I started as a young seedling growing amongst a diverse field of familial and luminous tinted flowers. Unknowingly, I was abruptly ripped from deep soil that held my roots, tearing me away from my foundation and my home. The cold stern hands of the State transferred me multiple times into new environments with a black garbage bag of belongings in tow. Each new placement was unsuited for replanting my roots to ensure my full growth potential, and yet, I survived every uprooting. In fact, I adapted to these ever-changing gardens, which brought severe storms, droughts, and bleak chances of sunlight that I had yearned to nourish my soul. I persevered through physical assaults, jagged-edged words meant to cut me at my core, and the many unjust punishments for simply being a flower seeking compassion in my own advancements. My petals wilted from missing the rich soil of my home. I felt the immense fear that halted my sense of being and brought flashes of growing up where I didn’t feel safe. I grieved the loss of a childhood I wholeheartedly deserved and it was viciously stolen from me when the State tore my family apart and, ultimately, my cultural identity.
I was placed with a kinship caregiver, my paternal grandmother whom I called “Nana.” She was a stranger until my placement with her. Yet, I still felt a familiar connection. I was yearning to find my forever garden, like I had with my parents and siblings. I began to flourish with depth as she connected the histories of my diverse ethnic backgrounds. Nana began to water my roots with knowledge on my mother’s Unangan ancestry through gatherings and Indigenous events such as Powwows. My father’s side held Jamaican heritage and deep family ties to Louisiana. I learned everything from the history of living Black in America to the generational family recipes that could soothe a broken heart. It was the first time I could look beyond my own petals to see rows of flowers of my ancestors that grew since time immemorial. It was in this instance I could feel my ancestors smiling like the sun, and I knew I had a chance to move forward into a promising future. Each sliver of knowledge that had been collected throughout my family, like the bees gathering precious pollen, began to rejuvenate my sense of wholeness as a human being. I was no longer afraid to bloom fully once I reconnected the knowledge of my existence because I knew that I came from my ancestors’ strength and resiliency.
Alas, unforeseen circumstances cut my time short in the familial field, and I was moved to a new foster home. I took the self-empowerment I gained from rebuilding my cultural identity with me. But, I later lost grip on maintaining any further cultural enrichment, starving myself of my culture and family once again. With every new home I was placed in, another petal of my flower and a piece of me was gone. A majority of the families I lived with were white and had no understanding of the importance of providing opportunities for nutritional growth in my cultural identity. The foster families had no desire to ensure that my cultural roots remained strong. There weren’t any more bees to pollinate lessons of cultural knowledge about my family history. Just as plants need water, sun and nutrients to thrive — the proper paths for growth — I needed my white foster parents to provide opportunities of space where I can learn, grow, and discover my cultures for myself. This lack of cultural empowerment caused internal struggles that took years to overcome.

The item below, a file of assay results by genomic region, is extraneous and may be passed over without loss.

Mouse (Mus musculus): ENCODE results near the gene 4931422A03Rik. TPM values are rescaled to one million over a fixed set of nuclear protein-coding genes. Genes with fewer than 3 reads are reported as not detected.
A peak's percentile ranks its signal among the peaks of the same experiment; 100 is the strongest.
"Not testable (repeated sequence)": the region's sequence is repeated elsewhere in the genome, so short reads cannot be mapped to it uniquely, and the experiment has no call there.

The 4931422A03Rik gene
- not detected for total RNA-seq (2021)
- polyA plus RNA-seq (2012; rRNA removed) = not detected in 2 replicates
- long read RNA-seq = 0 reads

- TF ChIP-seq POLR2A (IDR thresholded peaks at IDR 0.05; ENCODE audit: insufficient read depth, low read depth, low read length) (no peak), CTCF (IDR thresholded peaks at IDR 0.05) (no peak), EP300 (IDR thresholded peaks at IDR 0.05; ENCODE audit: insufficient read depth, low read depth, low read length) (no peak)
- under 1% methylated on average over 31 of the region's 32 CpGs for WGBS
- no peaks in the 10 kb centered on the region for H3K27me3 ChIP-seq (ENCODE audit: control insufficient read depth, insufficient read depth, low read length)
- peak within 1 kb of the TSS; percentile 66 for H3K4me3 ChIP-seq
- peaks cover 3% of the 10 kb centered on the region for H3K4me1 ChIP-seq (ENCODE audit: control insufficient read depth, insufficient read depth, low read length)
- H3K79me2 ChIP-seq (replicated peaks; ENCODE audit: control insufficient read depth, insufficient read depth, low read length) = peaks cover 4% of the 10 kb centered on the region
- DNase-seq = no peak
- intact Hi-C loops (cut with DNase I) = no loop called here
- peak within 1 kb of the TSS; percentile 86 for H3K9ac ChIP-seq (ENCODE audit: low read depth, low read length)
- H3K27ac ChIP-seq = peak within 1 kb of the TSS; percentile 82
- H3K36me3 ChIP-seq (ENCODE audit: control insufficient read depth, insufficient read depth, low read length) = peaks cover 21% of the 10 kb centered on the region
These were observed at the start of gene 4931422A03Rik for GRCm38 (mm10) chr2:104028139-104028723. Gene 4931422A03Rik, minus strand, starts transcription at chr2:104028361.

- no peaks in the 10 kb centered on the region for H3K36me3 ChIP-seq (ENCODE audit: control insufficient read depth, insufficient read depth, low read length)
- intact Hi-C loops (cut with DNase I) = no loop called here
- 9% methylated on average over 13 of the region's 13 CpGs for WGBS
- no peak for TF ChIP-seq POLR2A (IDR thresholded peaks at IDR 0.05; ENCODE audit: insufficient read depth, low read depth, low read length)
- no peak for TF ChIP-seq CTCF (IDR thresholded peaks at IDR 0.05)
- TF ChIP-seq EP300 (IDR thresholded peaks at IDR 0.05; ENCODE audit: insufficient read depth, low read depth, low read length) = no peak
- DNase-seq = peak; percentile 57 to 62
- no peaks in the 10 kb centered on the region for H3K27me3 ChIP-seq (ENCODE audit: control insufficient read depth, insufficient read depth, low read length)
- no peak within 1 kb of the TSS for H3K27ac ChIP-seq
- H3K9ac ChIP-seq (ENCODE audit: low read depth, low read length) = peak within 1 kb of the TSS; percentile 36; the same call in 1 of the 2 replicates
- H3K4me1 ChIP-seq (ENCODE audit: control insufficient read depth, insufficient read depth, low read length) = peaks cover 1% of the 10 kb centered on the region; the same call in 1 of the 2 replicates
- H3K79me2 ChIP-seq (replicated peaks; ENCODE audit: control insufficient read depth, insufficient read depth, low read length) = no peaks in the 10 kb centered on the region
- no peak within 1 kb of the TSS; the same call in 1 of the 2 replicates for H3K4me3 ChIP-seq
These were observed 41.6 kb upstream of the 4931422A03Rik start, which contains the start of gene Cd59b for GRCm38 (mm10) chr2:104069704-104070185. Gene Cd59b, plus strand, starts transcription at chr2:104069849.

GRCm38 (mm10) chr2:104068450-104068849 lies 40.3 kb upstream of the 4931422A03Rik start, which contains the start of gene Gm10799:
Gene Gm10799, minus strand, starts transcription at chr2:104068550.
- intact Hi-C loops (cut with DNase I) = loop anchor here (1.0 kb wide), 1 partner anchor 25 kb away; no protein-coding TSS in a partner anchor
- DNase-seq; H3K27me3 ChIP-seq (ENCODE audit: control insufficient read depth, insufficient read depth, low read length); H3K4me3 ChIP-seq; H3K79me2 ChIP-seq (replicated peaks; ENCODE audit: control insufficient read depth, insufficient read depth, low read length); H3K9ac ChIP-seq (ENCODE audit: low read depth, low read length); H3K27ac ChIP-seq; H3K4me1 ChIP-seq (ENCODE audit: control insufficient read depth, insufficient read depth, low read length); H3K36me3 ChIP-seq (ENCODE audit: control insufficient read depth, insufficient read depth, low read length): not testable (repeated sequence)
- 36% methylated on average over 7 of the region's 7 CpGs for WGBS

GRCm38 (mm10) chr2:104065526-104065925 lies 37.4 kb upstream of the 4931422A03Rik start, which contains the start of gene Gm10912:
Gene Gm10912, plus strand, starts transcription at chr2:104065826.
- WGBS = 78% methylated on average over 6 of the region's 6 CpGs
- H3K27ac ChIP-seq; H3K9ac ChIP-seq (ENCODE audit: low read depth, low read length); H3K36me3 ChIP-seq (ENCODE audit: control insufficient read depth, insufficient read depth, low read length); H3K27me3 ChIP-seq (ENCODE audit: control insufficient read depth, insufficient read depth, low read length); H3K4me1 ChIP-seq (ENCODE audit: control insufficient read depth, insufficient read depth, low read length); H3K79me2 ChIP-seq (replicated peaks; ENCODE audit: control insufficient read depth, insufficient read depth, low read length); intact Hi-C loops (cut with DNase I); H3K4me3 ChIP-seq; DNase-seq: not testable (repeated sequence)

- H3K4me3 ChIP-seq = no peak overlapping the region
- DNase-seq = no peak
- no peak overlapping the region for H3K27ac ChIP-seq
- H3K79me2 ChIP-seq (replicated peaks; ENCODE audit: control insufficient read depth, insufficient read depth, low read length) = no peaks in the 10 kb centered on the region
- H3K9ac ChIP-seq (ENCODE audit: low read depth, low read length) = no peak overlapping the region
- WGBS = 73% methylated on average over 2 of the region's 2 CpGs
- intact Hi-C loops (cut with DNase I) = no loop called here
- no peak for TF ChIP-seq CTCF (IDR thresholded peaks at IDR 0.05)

In my formative years I got caught up trying to be someone other than my authentic self. I felt a need to protect my inner self by assimilation into whichever family mold I was placed in. I whitewashed myself to feel some sort of belonging in the new family placement. I straightened the beautiful curls that shined my father’s heritage proudly and hid any indication that I was of my mother’s Alaskan Native Unangan/Aleut ancestry. I became perplexed about my identity as a mixed child amid white families and forgot what my cultures had meant to me. I lacked understanding on a deeper level of who I truly am as an Afro-Indigenous woman. I used to believe that I had to change myself to fit into whatever mold, planter or pot I was placed in so that I could feel a sense of belonging. But I still had my roots wanting a place to ground. As long as there are roots, there will always be a possibility to flourish.
Genuine willingness to help young people of color find a safe space to learn about their cultural identity is incredibly important. Safety to a person of color in the system is more complex than just being placed with people that look like you. That’s not what’s important. It’s making sure the young person’s roots are being nurtured in a healthy way with the right community support that is willing to learn about their cultural history with them. If there is no community, build one through knowledge. Find them a space to grow so that it will carry them through their adult years.
I am now a tall and fully grown flower, reunited with my biological family that continues to water my roots. My soil is so enriched from a well-developed sense in knowing who I am through my cultural identity. Whenever I see a flower that’s grown through concrete, I look at it as a reflection of myself and the strength I had to have to endure all my adversities. Let the roots of a child’s bud grow so strong that being uprooted won’t stop them from discovering the soil, water and sunlight that can revitalize their cultural connections. Become the bees that pollinate lessons of their history for a young person’s cultural link, progress and transformation.